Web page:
Lawrence school district exploring tech security upgrades to protect from increased cyber threats amid pandemic

photo by: Meeting screenshot/USD 497 YouTube

Zachary Conrad, right, executive director for research, evaluation, accountability and information technology, and David Vignery, left, director of technology, provide a technology report to the Lawrence school board during its meeting on Tuesday, May 26, 2020.

The Lawrence school district will look to improve its technology security after it has seen an increase in online threats as schools shifted to remote education in response to the coronavirus pandemic.

David Vignery, director of technology, told the Lawrence school board during its meeting on Tuesday that he and school district staff are looking into some areas it can strengthen security for technology used in the school district, particularly for the district-provided devices students use for school assignments.

During the pandemic, phishing and other cyber attacks have increased dramatically, which calls for the school district to look into more ways to protect the students’ information, Vignery said. Technology staff will likely bring some software security options to discuss with the board in the future, he said.

“We’re not a bank, and we’re not a hospital, but we still have valuable information, and we need to protect that valuable information,” Vignery said. “We need to have the tools to do that.”

Currently, more than 14,000 devices are being used by students, faculty and staff outside of Lawrence schools, according to Vignery’s presentation. Superintendent Anthony Lewis said earlier in the meeting that students returning to the school district next year will be able to keep their devices over the summer break, which began this week.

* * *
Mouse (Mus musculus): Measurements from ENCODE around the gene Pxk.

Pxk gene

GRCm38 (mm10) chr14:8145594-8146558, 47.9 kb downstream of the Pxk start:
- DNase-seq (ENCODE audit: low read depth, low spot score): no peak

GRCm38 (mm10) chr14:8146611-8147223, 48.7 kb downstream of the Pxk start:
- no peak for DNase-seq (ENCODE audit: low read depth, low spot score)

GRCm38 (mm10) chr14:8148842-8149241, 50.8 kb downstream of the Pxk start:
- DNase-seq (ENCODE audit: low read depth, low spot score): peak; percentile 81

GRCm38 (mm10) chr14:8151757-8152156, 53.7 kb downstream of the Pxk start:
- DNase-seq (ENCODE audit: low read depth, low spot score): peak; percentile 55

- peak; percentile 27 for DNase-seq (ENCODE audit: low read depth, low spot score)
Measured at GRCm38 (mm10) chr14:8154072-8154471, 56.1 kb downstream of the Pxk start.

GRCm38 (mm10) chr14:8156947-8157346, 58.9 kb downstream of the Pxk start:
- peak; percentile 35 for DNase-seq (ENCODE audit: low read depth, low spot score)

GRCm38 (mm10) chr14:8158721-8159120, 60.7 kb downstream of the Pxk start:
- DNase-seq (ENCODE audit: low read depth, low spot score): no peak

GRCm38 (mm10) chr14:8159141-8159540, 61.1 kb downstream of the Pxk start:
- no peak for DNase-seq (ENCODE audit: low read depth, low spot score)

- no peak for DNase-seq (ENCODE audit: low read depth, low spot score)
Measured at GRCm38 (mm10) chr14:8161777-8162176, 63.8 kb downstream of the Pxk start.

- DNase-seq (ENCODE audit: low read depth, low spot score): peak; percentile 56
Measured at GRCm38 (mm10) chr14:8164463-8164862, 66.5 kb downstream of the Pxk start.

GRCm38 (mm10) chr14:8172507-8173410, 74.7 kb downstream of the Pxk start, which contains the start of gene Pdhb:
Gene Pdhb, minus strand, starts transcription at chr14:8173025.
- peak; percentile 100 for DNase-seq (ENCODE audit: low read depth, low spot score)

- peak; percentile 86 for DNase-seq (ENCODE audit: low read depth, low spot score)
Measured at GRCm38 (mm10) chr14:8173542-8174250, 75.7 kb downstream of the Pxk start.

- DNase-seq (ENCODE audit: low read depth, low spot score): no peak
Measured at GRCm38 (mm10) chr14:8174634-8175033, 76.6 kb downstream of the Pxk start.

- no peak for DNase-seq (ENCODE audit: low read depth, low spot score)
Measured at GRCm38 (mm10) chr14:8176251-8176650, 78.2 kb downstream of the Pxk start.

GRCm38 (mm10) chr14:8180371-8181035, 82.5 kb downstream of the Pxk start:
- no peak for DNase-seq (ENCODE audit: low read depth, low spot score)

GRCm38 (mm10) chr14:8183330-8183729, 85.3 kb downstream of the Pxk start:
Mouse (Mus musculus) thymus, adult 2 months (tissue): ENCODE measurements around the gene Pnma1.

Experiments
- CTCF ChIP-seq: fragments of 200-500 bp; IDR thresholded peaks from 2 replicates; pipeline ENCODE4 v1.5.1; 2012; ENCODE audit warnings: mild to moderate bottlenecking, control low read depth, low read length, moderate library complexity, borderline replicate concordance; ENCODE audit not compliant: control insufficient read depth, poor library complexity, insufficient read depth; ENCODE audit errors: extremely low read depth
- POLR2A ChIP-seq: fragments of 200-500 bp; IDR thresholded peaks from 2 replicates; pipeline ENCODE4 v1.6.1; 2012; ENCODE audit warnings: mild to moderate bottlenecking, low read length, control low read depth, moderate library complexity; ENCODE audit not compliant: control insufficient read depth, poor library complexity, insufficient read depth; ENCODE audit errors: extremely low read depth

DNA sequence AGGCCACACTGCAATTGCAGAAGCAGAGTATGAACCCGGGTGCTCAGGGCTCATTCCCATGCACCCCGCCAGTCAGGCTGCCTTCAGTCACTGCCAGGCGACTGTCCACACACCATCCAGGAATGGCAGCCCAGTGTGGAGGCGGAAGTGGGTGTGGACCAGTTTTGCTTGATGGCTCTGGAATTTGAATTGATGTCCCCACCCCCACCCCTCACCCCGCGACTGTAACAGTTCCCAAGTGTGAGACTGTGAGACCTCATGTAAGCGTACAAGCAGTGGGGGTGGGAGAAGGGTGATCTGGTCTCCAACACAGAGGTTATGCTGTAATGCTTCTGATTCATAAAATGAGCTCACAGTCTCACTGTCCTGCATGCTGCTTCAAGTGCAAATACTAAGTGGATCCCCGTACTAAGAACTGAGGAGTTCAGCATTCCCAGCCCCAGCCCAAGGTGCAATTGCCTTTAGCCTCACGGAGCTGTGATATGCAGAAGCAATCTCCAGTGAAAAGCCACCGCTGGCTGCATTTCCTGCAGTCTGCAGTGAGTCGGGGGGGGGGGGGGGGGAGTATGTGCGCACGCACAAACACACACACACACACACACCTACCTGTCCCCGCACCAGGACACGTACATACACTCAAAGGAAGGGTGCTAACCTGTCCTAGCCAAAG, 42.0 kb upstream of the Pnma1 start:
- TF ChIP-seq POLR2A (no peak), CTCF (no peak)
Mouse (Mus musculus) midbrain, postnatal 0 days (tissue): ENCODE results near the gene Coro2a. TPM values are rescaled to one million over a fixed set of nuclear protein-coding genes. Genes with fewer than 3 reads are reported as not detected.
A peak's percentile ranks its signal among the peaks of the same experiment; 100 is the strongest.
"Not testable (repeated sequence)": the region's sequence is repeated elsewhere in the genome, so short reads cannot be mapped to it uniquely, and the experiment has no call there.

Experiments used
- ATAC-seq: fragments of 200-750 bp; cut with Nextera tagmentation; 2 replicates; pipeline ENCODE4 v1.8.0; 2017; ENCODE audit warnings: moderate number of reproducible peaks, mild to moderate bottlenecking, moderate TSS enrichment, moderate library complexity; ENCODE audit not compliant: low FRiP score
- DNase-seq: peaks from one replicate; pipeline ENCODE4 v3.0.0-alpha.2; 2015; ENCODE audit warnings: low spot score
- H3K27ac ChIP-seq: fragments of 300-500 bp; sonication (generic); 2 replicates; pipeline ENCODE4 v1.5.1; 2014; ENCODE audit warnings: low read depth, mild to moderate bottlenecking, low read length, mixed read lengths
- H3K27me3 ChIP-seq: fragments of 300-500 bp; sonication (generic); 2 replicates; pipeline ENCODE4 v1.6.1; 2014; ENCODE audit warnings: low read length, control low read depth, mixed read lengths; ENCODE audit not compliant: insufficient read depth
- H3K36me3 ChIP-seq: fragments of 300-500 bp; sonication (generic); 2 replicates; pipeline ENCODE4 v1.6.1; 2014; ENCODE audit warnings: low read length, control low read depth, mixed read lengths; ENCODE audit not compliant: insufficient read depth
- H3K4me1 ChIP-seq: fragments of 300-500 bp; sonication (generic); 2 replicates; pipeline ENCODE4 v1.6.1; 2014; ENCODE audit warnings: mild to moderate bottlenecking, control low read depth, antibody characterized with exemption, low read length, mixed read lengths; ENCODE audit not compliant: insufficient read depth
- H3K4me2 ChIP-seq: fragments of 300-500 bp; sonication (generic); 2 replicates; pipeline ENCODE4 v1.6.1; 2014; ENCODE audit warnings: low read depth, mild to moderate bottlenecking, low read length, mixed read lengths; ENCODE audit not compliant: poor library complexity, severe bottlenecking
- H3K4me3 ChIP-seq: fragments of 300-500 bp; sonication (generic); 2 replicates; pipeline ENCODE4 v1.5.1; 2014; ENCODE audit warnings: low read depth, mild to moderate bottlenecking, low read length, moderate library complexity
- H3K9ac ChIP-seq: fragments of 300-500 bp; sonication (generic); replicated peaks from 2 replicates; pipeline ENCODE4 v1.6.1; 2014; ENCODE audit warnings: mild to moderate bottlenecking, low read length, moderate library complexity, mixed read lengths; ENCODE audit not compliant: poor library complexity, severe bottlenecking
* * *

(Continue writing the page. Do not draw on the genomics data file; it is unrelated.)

Carole Cadue-Blackwood, a board member, said she heard from community members that were happy about the school district’s decision to allow students to keep them over the summer. She suggested that could be a move the school district continues in the future.

But that also means the security threat increases. Vignery said when the devices are used on the school district’s property, the devices are checking into the school district’s network, which provides them with a certain amount of protection.

“Now that they are 100% offsite, we have some hidden spots that we’re working through and trying to figure out how we maintain our quality of security and protection,” he said.

In other business, Communications Director Julie Boyle updated the board on the communication team’s work in the last year, which included providing information to the community about the school district’s new strategic plan, increasing social media outreach efforts and rebranding of the school district’s official logos.

Boyle also said that she’s proud of the team’s work in keeping the community informed during the pandemic. She noted the team worked to share important school district and health and safety information related to the pandemic through a dedicated webpage on the school district’s website.

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